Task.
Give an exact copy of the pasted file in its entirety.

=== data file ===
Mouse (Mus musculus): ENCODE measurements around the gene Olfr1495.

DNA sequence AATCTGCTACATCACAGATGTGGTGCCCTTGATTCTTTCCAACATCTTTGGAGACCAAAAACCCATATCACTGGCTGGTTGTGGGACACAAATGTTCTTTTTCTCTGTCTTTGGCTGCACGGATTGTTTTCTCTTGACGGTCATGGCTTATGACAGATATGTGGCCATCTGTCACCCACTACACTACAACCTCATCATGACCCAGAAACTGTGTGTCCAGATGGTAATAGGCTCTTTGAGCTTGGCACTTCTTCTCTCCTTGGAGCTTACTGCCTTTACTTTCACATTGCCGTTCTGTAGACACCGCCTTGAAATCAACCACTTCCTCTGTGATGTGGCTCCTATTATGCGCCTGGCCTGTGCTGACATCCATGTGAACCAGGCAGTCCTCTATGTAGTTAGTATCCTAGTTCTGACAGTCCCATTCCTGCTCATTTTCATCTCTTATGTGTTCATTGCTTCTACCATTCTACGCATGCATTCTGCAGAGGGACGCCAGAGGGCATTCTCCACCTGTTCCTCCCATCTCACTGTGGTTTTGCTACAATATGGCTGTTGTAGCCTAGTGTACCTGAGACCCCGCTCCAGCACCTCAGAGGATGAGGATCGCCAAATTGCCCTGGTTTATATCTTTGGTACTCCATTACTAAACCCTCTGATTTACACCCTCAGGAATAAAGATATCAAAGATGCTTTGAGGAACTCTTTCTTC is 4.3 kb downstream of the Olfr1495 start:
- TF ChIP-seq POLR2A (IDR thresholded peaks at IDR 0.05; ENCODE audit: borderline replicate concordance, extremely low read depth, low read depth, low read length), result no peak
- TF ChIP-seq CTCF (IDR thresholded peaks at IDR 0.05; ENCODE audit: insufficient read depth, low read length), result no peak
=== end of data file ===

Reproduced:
Mouse (Mus musculus): ENCODE measurements around the gene Olfr1495.

DNA sequence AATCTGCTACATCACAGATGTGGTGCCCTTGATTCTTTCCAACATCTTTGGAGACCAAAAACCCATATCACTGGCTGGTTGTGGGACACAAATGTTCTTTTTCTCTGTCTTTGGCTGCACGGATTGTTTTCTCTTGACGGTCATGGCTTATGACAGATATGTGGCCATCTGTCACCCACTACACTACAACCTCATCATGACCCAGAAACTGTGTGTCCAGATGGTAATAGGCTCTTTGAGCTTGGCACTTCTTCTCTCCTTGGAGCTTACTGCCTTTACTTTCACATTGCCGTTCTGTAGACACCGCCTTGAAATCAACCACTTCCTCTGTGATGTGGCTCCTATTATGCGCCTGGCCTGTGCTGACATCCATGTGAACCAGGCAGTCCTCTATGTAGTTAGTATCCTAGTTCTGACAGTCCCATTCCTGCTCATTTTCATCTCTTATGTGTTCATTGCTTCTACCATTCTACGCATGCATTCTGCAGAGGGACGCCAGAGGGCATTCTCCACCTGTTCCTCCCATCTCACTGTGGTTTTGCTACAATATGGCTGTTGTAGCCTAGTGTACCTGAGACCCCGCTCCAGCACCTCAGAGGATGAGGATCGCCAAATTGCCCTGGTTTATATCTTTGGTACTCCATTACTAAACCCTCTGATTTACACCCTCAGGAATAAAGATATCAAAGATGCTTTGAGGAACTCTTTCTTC is 4.3 kb downstream of the Olfr1495 start:
- TF ChIP-seq POLR2A (IDR thresholded peaks at IDR 0.05; ENCODE audit: borderline replicate concordance, extremely low read depth, low read depth, low read length), result no peak
- TF ChIP-seq CTCF (IDR thresholded peaks at IDR 0.05; ENCODE audit: insufficient read depth, low read length), result no peak